Till poor Augusta panted to escape:
He show'd the various foliage plants produce,
Lunate and lyrate, runcinate, retuse;
Long were the learned words, and urged with force,
Panduriform, pinnatifid, premorse,
Latent and patent, papulous and plane-
“Oh!" said the pupil, “ it will turn my brain.”
“Fear not,” he answer'd, and again, intent
To fill that mind, o'er class and order went;
And stopping, “Now," said he, “my love attend.”
“ I do,” said she, “but when will be an end ?"
“ When we have made some progress-now begin,
Which is the stigma, show me with the pin :
Come, I have told you, dearest, let me see,
Times very many—tell it now to me."
“Stigma! I know-the things with yellow heads,
That shed the dust, and grow upon the threads;
You call them wives and husbands, but you know
That is a joke-here, look, and I will show
All I remember.” Doleful was the look
Of the preceptor, when he shut his book
brought to aid them in their view),
And now with sighs return'd—“It will not do."
A handsome face first led him to suppose,
There must be talent with such looks as those;
The want of talent taught him now to find
The face less handsome with so poor a mind;
And half the beauty faded, when he found
His cherish'd hopes were falling to the ground.
From Tales of the Hall.
LOVE NOT OMNIPOTENT.
The widow answer'd : “I had once, like you, Such thoughts of love; no dream is more untrue : You judge it fated and decreed to dwell In youthful hearts, which nothing can expel; A passion doom'd to reign, and irresistible. The struggling mind, when once subdued, in vain Rejects the fury or defies the pain ; The strongest reason fails the flame t' allay, And resolution droops and faints away: Hence, when the destined lovers meet, they prove At once the force of this all-powerful love : Each from that period feels the mutual smart, Nor seeks to cure it-heart is changed for heart; Nor is there peace till they delighted stand, And, at the altar-hand is join'd to hand.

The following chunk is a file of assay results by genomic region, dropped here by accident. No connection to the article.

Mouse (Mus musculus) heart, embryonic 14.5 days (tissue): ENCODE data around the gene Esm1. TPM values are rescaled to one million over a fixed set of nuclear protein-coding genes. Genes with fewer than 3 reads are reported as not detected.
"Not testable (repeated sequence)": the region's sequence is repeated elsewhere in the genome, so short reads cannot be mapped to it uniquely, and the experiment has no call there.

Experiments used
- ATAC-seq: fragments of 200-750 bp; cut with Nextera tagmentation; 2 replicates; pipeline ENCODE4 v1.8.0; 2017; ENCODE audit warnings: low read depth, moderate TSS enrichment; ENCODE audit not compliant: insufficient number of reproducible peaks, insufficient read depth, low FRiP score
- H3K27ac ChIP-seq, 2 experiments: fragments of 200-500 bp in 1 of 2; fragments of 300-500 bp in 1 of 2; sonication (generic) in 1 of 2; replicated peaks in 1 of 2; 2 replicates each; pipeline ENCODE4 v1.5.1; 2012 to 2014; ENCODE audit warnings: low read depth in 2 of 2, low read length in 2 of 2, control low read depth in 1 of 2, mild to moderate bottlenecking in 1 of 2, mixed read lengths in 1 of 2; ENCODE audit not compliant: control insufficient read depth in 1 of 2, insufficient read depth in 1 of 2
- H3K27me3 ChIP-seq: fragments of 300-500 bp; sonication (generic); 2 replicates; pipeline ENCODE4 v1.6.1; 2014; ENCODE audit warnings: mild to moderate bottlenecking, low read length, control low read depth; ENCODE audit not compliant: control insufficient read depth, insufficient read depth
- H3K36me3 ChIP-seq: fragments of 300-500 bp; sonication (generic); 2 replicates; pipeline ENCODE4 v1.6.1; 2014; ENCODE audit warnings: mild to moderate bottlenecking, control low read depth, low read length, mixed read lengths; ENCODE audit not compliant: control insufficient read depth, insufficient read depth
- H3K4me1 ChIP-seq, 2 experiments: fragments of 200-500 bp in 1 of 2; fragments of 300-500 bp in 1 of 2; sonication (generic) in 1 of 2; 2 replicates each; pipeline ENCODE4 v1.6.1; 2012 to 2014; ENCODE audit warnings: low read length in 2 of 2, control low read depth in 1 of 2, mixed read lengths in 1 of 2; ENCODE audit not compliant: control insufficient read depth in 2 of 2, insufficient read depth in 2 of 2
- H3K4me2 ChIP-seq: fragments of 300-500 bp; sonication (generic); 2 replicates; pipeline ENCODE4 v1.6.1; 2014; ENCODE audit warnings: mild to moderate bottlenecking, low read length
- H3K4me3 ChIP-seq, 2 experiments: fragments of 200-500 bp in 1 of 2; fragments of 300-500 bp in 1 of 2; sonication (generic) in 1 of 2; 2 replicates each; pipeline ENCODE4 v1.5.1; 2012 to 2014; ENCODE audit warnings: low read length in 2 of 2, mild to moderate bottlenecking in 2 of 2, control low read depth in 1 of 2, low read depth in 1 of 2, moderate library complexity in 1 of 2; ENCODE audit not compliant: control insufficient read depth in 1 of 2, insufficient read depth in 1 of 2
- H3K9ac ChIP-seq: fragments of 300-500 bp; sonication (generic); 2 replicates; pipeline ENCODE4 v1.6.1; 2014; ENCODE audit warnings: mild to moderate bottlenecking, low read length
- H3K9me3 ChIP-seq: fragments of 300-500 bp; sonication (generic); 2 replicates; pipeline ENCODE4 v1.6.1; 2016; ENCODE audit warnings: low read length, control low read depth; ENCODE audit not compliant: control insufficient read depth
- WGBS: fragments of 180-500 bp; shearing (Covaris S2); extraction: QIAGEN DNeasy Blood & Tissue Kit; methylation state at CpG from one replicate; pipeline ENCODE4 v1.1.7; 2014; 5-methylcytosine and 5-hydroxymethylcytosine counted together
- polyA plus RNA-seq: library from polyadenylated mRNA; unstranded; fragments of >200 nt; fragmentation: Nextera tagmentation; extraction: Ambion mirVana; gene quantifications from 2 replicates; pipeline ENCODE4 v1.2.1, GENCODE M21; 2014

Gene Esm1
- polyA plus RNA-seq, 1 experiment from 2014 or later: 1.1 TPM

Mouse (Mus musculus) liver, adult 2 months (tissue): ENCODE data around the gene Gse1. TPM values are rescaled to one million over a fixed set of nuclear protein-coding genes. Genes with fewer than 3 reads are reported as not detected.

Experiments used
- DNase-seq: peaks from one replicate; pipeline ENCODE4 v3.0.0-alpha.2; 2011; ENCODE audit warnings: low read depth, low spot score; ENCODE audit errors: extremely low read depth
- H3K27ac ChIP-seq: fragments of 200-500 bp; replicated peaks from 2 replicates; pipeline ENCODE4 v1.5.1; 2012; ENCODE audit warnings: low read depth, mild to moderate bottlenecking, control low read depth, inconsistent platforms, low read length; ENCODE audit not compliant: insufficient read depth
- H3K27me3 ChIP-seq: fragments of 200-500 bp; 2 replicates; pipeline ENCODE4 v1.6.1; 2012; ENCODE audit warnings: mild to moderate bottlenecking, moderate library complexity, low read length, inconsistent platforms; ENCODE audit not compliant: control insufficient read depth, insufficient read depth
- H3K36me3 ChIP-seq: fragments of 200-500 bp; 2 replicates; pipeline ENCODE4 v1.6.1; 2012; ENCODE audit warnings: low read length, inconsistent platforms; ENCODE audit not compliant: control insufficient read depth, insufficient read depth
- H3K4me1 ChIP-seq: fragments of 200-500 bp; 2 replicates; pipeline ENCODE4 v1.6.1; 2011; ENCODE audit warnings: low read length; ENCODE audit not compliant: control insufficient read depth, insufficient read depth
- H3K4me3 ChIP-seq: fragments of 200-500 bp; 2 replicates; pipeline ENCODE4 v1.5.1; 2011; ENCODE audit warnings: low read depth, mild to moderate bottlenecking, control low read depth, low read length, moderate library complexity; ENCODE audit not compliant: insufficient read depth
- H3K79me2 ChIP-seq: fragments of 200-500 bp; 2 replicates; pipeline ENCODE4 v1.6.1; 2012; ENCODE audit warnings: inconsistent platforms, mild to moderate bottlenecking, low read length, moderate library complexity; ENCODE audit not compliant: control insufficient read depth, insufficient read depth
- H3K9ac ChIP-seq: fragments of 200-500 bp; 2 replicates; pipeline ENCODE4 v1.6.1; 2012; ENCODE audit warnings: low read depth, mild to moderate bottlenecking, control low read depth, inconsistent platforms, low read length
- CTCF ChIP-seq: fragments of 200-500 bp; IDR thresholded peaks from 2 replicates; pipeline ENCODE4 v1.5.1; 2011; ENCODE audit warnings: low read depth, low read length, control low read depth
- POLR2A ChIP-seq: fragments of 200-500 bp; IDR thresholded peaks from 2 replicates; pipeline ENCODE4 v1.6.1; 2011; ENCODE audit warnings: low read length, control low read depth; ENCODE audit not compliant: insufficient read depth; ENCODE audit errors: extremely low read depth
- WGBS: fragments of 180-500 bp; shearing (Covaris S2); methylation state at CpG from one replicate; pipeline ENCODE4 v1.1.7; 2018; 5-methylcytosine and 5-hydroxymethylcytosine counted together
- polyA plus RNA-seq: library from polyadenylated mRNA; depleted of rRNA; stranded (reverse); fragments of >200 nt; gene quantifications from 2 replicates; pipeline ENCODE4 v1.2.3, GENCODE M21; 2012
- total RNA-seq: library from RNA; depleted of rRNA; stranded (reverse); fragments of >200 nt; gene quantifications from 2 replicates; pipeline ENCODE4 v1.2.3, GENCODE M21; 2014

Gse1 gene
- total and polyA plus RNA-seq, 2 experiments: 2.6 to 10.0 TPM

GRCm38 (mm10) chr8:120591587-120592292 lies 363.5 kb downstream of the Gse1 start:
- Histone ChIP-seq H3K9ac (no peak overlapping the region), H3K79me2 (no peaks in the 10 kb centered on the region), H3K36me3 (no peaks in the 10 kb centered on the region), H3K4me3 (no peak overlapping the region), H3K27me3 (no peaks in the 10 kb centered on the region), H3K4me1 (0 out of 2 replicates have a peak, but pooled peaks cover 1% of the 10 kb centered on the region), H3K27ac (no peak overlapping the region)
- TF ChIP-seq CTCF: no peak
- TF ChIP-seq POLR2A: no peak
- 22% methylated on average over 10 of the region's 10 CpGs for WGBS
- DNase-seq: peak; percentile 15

“Alas! my child, there are who, dreaming so, Waste their fresh youth, and waking feel the woe; There is no spirit sent the heart to move With such prevailing and alarming love; Passion to reason will submit-or why Should wealthy maids the poorest swains deny? Or how could classes and degrees create The slightest bar to such resistless fate? Yet high and low, you see, forbear to mix; No beggars' eyes the hearts of kings transfix; And who but amorous peers or nobles sigh When titled beauties pass triumphant by ? For reason wakes, proud wishes to reprove; You cannot hope, and therefore dare not love: All would be safe, did we at first inquire• Does reason sanction what our hearts desire ?'”
Six years had pass’d, and forty ere the six, When Time began to play his usual tricks: The locks, once comely in a virgin's sight, Locks of pure brown, display'd th' encroaching white; The blood, once fervid, now to cool began, And Time's strong pressure to subdue the man : I rode or walk'd as I was wont before, But now the bounding spirit was no more;